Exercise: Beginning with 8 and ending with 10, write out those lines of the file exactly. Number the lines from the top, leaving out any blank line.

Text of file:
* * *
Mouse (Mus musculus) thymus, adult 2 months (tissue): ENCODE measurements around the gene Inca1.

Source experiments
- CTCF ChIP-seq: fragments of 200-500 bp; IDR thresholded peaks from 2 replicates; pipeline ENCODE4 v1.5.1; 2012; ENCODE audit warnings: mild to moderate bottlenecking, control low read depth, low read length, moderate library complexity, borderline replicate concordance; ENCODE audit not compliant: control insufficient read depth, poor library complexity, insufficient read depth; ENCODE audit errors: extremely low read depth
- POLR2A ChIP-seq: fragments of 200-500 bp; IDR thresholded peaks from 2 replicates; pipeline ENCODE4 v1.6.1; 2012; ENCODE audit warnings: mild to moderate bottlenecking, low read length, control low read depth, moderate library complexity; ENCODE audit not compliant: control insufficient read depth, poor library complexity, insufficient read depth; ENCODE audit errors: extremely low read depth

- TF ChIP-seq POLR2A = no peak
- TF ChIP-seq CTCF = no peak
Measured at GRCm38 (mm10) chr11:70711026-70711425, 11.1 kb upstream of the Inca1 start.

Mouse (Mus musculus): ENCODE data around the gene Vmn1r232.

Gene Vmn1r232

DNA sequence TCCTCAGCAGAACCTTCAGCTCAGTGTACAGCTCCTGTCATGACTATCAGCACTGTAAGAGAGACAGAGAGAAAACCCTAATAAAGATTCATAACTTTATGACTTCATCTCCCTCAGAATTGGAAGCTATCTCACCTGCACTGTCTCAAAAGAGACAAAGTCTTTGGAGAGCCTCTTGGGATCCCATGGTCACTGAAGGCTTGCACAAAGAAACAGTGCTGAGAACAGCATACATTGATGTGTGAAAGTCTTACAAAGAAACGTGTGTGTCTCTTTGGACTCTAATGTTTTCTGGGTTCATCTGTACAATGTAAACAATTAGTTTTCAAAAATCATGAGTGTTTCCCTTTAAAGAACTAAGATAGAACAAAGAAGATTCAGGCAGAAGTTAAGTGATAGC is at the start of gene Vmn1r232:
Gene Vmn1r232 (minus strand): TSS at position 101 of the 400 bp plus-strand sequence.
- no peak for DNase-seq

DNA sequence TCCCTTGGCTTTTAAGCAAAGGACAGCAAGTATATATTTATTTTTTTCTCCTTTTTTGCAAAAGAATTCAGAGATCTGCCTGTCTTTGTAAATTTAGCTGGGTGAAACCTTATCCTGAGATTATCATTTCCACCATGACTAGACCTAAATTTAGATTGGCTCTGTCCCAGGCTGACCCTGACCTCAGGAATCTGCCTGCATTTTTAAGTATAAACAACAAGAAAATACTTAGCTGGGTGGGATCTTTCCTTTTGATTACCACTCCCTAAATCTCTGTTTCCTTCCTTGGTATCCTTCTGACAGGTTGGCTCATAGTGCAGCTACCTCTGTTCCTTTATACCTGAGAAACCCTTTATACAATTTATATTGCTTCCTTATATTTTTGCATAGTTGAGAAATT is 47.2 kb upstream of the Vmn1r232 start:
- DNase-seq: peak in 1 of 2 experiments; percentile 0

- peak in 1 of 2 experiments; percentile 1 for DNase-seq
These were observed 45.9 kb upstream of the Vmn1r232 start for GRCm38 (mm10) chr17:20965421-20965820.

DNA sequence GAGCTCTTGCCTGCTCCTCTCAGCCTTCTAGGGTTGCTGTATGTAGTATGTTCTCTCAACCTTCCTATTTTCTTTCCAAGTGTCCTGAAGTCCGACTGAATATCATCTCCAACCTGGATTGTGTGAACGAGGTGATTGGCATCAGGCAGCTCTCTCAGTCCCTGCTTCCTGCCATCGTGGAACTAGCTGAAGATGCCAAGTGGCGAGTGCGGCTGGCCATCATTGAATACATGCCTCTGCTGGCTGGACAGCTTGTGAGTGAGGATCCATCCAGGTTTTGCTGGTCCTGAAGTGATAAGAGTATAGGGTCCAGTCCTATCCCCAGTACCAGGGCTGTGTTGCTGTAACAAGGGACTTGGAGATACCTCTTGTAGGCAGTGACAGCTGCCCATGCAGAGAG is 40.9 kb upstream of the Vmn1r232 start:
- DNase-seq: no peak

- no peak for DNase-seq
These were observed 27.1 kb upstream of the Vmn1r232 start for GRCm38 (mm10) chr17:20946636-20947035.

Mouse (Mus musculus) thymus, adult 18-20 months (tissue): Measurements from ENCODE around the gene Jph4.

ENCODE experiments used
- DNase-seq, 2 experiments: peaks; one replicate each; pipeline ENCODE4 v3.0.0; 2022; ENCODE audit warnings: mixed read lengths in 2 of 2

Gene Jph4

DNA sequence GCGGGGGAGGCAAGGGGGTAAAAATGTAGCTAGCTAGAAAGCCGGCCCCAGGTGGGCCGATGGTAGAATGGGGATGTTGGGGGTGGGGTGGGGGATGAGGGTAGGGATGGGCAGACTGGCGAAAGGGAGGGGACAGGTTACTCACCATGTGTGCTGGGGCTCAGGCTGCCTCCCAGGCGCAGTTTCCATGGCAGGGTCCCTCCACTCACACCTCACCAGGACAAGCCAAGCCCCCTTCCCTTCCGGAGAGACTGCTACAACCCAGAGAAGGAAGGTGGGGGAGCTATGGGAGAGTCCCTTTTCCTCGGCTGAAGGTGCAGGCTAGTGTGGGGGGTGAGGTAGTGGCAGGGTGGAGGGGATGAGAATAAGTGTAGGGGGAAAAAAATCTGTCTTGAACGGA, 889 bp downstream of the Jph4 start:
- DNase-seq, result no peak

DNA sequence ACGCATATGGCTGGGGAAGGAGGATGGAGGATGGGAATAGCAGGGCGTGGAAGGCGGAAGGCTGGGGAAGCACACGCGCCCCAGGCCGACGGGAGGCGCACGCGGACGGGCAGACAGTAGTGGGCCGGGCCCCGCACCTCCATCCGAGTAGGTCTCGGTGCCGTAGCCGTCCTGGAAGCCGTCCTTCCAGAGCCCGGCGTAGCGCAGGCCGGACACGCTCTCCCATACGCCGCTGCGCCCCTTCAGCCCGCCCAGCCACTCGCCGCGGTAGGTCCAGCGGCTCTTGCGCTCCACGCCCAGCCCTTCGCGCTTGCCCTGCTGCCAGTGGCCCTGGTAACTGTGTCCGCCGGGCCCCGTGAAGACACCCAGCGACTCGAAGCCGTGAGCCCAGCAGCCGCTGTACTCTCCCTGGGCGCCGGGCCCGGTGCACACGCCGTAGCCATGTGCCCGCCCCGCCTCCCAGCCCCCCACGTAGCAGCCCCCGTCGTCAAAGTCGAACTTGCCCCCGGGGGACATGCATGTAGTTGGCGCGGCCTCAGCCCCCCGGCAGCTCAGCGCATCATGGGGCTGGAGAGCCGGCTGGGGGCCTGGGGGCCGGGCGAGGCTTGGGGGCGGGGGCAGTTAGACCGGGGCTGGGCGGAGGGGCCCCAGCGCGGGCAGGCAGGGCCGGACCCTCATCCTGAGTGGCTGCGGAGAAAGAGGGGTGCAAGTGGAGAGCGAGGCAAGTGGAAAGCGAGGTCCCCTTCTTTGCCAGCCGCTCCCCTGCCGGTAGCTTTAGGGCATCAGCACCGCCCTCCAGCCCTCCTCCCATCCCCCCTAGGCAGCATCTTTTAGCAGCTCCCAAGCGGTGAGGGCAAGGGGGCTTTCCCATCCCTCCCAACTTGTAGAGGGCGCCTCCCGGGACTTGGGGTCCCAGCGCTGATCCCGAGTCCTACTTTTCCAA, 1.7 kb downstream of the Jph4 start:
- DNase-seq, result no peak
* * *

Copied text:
Mouse (Mus musculus): ENCODE data around the gene Vmn1r232.

Gene Vmn1r232

DNA sequence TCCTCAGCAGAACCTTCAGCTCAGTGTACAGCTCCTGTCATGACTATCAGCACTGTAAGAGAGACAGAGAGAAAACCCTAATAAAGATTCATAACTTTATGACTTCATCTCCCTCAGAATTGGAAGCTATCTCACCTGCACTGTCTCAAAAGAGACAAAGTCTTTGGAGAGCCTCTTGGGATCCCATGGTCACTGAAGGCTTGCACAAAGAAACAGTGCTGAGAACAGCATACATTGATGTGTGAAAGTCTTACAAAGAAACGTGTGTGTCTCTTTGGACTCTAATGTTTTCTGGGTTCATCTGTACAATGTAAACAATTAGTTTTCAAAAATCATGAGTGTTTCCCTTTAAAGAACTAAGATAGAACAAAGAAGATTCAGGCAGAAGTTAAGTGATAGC is at the start of gene Vmn1r232: